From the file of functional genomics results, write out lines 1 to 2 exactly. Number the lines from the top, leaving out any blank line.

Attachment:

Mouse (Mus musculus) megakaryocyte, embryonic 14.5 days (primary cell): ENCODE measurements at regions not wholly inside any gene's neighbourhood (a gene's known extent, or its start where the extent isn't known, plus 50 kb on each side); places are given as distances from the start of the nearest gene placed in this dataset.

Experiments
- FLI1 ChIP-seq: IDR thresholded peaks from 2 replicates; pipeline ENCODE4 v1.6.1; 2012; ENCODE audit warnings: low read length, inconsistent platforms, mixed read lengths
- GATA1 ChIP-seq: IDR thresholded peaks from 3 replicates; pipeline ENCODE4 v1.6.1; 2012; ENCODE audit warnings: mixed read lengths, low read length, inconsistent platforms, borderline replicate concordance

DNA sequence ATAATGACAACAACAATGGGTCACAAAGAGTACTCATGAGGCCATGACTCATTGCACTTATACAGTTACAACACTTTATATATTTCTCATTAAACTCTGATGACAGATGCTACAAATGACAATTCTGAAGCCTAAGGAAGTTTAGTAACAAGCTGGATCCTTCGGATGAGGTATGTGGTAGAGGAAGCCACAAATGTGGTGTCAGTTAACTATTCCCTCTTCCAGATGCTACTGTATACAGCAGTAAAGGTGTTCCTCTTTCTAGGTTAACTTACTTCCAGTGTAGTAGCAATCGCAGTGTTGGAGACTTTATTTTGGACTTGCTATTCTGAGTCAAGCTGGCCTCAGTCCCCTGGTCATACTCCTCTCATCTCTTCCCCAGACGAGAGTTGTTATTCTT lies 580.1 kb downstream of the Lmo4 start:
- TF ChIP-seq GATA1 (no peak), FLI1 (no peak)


Mouse (Mus musculus) megakaryocyte, embryonic 14.5 days (primary cell): ENCODE measurements at regions not wholly inside any gene's neighbourhood (a gene's known extent, or its start where the extent isn't known, plus 50 kb on each side); places are given as distances from the start of the nearest gene placed in this dataset.

Experiments